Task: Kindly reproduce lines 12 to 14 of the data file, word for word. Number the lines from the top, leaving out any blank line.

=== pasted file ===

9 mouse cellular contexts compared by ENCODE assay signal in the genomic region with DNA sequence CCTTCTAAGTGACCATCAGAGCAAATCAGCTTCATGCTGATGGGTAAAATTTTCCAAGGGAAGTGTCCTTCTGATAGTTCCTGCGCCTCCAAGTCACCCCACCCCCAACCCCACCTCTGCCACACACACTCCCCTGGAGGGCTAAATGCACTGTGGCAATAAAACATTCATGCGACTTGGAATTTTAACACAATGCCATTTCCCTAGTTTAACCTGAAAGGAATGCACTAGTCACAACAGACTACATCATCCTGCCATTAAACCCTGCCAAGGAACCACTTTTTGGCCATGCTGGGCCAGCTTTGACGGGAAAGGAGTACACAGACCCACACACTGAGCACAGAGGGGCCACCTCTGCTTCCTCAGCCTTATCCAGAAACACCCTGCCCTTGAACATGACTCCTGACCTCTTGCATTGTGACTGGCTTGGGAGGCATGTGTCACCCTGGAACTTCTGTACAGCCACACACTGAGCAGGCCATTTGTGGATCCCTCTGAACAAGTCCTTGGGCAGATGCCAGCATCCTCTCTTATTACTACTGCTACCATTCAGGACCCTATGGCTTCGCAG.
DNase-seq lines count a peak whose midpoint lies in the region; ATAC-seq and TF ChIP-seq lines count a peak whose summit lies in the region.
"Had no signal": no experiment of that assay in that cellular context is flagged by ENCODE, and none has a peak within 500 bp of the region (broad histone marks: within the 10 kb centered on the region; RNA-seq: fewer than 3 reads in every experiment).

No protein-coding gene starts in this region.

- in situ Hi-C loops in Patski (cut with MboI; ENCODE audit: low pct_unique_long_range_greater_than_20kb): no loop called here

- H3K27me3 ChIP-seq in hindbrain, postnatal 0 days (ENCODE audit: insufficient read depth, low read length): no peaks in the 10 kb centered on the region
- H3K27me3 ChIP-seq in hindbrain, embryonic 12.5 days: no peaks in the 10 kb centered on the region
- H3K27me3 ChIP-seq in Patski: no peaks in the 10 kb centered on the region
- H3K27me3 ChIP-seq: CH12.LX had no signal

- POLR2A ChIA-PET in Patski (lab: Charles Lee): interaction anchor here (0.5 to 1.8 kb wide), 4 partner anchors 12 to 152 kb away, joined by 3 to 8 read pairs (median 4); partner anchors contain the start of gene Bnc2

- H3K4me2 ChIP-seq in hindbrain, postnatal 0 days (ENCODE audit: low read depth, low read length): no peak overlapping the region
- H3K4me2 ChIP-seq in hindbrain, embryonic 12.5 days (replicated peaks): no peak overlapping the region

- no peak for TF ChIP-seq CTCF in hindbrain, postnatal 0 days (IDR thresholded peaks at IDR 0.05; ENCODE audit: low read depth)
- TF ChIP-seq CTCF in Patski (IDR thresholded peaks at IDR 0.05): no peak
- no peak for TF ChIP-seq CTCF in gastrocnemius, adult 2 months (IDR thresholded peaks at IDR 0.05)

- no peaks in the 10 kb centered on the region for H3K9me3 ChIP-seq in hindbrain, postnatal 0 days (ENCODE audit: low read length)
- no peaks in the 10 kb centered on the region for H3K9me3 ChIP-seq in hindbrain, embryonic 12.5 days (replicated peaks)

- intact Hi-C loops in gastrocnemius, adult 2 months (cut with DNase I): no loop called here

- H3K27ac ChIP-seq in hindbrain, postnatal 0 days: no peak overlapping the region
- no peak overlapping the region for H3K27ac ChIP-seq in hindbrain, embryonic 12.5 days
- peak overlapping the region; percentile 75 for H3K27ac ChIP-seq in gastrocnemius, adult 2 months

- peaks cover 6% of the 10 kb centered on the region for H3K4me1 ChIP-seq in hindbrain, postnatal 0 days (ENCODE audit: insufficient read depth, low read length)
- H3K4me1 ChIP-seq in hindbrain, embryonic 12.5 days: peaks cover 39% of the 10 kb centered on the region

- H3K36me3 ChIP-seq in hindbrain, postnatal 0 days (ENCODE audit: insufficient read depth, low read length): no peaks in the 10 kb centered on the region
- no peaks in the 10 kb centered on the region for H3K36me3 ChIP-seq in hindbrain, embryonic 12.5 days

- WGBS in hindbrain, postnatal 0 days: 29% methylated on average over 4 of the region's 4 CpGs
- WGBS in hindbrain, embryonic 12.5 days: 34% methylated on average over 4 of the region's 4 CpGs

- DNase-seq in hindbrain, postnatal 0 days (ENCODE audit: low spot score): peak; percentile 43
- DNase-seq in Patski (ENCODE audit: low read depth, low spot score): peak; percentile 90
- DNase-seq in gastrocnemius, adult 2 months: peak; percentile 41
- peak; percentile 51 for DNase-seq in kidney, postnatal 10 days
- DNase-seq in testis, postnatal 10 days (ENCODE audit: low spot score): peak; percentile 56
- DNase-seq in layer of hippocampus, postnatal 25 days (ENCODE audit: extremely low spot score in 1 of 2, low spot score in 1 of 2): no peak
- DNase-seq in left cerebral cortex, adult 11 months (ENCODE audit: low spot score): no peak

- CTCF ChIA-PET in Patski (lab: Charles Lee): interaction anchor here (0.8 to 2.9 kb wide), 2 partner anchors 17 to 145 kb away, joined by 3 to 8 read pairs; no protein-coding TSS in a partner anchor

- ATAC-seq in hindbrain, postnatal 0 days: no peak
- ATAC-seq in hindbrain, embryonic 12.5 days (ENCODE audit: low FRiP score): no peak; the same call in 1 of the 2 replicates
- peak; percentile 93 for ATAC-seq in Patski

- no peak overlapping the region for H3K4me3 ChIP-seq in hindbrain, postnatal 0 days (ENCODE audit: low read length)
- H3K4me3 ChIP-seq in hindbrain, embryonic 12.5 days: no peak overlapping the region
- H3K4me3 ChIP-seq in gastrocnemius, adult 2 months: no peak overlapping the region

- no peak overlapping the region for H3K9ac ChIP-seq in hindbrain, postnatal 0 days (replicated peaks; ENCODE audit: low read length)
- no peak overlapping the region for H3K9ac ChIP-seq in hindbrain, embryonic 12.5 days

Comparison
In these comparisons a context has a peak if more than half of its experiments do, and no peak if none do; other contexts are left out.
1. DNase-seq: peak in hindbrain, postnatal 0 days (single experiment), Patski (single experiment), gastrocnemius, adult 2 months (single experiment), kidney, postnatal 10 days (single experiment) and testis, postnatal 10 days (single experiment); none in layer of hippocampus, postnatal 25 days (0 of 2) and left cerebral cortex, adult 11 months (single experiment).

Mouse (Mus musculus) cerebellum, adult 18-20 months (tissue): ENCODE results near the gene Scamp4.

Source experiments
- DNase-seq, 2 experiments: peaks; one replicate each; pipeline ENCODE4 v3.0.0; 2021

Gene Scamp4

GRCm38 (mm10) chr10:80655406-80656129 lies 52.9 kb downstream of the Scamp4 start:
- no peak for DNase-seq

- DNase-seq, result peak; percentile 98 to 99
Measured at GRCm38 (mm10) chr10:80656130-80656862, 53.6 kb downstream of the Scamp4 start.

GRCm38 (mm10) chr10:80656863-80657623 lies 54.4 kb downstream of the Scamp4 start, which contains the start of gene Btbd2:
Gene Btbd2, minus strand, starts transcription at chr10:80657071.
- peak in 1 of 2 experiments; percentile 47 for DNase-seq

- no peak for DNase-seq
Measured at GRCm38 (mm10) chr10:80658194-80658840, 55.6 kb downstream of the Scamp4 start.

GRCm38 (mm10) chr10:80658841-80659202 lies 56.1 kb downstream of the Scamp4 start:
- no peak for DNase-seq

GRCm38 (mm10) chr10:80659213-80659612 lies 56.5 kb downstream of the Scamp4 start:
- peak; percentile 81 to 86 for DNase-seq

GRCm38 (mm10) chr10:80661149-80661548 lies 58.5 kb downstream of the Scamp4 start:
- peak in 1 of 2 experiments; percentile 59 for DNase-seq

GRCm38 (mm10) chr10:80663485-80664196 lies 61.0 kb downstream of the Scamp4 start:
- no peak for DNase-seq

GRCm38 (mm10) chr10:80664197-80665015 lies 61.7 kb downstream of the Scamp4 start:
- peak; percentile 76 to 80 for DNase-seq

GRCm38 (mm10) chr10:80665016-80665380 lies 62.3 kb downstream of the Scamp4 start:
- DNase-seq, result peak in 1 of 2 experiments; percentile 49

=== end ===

- H3K4me2 ChIP-seq in hindbrain, embryonic 12.5 days (replicated peaks): no peak overlapping the region

- no peak for TF ChIP-seq CTCF in hindbrain, postnatal 0 days (IDR thresholded peaks at IDR 0.05; ENCODE audit: low read depth)
- TF ChIP-seq CTCF in Patski (IDR thresholded peaks at IDR 0.05): no peak